Genre: Young Adult Contemporary
Publisher: Simon Pulse
Three misfits come together to avenge the rape of a fellow classmate and in the process trigger a change in the misogynist culture at their high school transforming the lives of everyone around them in this searing and timely story.
Who are the Nowhere Girls?
They’re everygirl. But they start with just three:
Grace Salter is the new girl in town, whose family was run out of their former community after her southern Baptist preacher mom turned into a radical liberal after falling off a horse and bumping her head.
Rosina Suarez is the queer punk girl in a conservative Mexican immigrant family, who dreams of a life playing music instead of babysitting her gaggle of cousins and waitressing at her uncle’s restaurant.
Erin Delillo is obsessed with two things: marine biology and Star Trek: The Next Generation, but they aren’t enough to distract her from her suspicion that she may in fact be an android.
When Grace learns that Lucy Moynihan, the former occupant of her new home, was run out of town for having accused the popular guys at school of gang rape, she’s incensed that Lucy never had justice. For their own personal reasons, Rosina and Erin feel equally deeply about Lucy’s tragedy, so they form an anonymous group of girls at Prescott High to resist the sexist culture at their school, which includes boycotting sex of any kind with the male students.
Told in alternating perspectives, this groundbreaking novel is an indictment of rape culture and explores with bold honesty the deepest questions about teen girls and sexuality.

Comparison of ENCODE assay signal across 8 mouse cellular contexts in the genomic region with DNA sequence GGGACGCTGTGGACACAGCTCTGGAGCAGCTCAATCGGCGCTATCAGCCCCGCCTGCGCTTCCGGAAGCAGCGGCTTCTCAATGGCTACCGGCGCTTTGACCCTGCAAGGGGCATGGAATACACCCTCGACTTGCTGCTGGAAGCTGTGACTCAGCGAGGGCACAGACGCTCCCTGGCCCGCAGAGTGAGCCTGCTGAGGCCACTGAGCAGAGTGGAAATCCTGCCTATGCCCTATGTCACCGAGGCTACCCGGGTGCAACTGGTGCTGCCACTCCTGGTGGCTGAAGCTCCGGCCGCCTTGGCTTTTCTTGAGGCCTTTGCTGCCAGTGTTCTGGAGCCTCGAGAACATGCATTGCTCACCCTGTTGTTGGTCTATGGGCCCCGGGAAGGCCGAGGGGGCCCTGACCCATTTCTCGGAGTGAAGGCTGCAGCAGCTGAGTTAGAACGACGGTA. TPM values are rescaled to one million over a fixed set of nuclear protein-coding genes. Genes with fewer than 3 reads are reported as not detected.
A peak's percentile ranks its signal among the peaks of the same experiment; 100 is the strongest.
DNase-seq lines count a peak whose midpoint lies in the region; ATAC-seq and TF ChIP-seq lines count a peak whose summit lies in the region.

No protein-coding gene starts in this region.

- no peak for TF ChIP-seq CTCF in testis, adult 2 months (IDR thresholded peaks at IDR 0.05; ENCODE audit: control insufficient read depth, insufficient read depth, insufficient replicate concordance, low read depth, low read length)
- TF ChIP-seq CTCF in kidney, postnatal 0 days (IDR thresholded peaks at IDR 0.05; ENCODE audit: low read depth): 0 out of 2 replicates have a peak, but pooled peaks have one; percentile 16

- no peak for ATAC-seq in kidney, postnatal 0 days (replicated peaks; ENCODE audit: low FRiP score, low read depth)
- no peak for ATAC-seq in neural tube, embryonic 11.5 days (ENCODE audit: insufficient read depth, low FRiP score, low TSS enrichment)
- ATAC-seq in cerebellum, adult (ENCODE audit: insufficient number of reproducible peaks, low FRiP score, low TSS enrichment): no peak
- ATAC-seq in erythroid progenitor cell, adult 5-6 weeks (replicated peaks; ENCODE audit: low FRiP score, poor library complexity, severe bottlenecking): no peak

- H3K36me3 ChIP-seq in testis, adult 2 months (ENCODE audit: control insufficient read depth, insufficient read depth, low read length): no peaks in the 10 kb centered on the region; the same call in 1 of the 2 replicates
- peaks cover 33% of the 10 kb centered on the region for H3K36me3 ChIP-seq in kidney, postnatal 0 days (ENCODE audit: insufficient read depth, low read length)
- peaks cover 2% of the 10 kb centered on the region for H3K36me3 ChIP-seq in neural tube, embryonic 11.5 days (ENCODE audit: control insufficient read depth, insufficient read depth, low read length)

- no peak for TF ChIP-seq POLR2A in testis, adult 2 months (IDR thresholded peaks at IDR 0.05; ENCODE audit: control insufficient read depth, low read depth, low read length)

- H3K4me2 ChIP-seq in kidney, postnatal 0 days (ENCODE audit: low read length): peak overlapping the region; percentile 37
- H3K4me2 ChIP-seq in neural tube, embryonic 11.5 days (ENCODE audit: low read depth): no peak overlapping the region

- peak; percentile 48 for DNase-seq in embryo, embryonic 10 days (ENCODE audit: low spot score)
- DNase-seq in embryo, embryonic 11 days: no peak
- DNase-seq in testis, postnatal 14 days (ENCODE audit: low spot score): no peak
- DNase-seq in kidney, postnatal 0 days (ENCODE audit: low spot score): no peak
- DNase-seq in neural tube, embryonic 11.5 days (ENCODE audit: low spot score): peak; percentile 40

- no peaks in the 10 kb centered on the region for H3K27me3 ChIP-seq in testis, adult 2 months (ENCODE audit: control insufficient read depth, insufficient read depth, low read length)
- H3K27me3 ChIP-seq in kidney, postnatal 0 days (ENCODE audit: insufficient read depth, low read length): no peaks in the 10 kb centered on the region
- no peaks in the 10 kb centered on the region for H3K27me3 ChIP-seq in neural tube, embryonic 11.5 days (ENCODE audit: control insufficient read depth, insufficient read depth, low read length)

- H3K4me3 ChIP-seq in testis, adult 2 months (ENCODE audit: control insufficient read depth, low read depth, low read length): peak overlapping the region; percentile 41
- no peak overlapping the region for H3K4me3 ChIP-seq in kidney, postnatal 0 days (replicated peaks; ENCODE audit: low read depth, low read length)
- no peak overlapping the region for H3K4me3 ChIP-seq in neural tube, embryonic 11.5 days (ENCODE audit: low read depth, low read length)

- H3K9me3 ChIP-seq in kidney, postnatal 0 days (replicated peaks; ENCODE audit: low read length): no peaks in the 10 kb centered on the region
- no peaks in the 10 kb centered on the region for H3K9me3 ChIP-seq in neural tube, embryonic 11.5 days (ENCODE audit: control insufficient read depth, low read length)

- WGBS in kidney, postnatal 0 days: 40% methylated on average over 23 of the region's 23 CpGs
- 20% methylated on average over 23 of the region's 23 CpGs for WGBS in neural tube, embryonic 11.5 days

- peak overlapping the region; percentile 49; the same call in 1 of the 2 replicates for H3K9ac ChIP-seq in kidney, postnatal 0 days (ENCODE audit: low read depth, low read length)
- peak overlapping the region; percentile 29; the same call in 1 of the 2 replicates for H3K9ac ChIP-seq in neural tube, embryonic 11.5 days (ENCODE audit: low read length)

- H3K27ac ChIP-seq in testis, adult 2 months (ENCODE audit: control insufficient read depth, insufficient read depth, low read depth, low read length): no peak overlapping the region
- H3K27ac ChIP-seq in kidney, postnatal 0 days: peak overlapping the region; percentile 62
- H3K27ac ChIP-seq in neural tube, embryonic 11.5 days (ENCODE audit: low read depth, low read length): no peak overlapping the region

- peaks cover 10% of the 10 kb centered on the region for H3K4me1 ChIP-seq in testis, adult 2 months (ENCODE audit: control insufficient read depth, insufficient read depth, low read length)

Trigger warning: rape and sexual assault
The Nowhere Girls is an incredibly important read. It focuses on rape culture in high school through perspectives often ignored, i.e. a girl on the Autism spectrum, a fat girl, and a Mexican lesbian girl. Each of these characters offers a new perspective on a well-known topic. Questions of consent, ability to consent, alcohol, and sexual promiscuity are focused upon heavily, while other topics such as transitioning and women of colour and feminism are touched upon briefly.
What makes this book stand out from others of its kind is its contribution to the conversation about rape culture and the growing lack of concern towards it. A bunch of girls band together in order to change the growing sexiest movement at their high school by opening a dialogue between themselves and boycotting sex. Their actions upset the status quo without being disrupting yet they’re treated like criminals. They take a step outside of the box of acceptable female behavior and all the authority figures try their best to push them back in, even the educated female principal.
The formation of the group allows the girls to question consent and its varying forms as well as the power of understanding their own sexuality. The girls debate the efficacy of the sexual boycott and how’s it’s affecting their own sexual desires and pleasures. Every time the girls got together for a Nowhere Girls meeting, they always spoke about something important like consent, slut shamming, the power of unity among women, and social justice.
The ending isn’t as satisfying as I would have liked, but the ending is a reflection of real life and how these types of events are very rarely solved or punished severely.
Overall, The Nowhere Girls is an important read because it is an exploration of what it’s like to be female in today’s society and how sexuality and race play key roles. It also adds to the conversations happening around rape, rape culture, slut shamming, and so much more.
** I received an ARC from the publisher in exchange for an honest review.